Experiences with cheap 4 axis diy robot arm (MG995 Servo) facts and rumours

I recently bought this nice robot arm from ebay for about 100 € :
http://www.ebay.de/itm/380978981094?_trksid=p2057872.m2749.l2649

It comes with 3 Tower Pro MG995 and one MG90 servos, and i tried to control it with a sainsmart Arduino Mega 2560 board. The knob demo application worked fine with one servo when powered via usb/arduino board using pin 10 as servo control output. In order to use all 4 servo´s i connected the + and - (brown and red cables) of the servos directly to an external laboratory psu and the servo control leads (orange) to pwm channel 7-10 of the arduino board, which was powered through usb. I did set the voltage to 6v and the current limit to 1.5 amp. and conected the ground (-) of the laboratory psu and the arduino board.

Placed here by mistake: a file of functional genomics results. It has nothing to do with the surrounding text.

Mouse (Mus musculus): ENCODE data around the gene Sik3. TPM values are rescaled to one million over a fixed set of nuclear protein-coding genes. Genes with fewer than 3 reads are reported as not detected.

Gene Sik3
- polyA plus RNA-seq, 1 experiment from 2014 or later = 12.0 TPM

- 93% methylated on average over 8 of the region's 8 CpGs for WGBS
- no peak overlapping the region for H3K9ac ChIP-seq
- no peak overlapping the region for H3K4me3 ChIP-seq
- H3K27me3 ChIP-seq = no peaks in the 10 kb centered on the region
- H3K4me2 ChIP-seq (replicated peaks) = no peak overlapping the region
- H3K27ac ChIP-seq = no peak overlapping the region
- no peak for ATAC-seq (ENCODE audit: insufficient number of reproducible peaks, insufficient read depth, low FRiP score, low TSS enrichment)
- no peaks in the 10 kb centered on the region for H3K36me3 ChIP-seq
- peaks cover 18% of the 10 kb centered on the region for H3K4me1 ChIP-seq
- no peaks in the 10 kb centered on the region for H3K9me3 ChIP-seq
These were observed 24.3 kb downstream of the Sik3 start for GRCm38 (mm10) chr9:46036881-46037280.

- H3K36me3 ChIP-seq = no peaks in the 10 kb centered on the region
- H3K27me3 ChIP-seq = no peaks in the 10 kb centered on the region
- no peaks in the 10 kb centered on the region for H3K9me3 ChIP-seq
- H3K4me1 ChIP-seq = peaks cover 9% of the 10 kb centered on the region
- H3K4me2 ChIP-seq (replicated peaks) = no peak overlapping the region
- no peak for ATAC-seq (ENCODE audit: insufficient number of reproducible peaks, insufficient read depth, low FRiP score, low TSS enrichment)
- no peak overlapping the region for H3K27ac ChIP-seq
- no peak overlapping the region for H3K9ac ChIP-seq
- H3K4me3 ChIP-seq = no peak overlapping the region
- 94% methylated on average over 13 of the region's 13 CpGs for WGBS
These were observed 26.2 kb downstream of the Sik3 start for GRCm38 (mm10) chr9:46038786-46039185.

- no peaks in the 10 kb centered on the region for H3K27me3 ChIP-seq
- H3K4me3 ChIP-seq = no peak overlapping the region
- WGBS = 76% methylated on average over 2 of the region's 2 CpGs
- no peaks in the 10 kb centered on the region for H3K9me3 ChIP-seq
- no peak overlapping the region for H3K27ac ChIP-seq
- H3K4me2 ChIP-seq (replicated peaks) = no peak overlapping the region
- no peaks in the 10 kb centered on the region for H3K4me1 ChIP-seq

I used the servo library to move the 4 servo´s :

myservo1-4.write ( value increasing / decreasing between 50 and 90 ) ;
delay (25); // ( see end of mail for code listing )

The robot arm started to move but shaked and rattled randomly to different positions.
By raising the voltage i unfortunately killed 2 of the 3 MG995 servo´s very quickly ;-(

I´ve been reading many posts in various forums now to understand what has happened.
If anybody could help me to distinguish the facts from the rumours i´d be very happy.

  1. People say that the MG995 servo is pure crap, and most ones available today are even worse copies of the crappy originals. They jitter by default. The MG946R is a bit better, but not much. rumour or true ?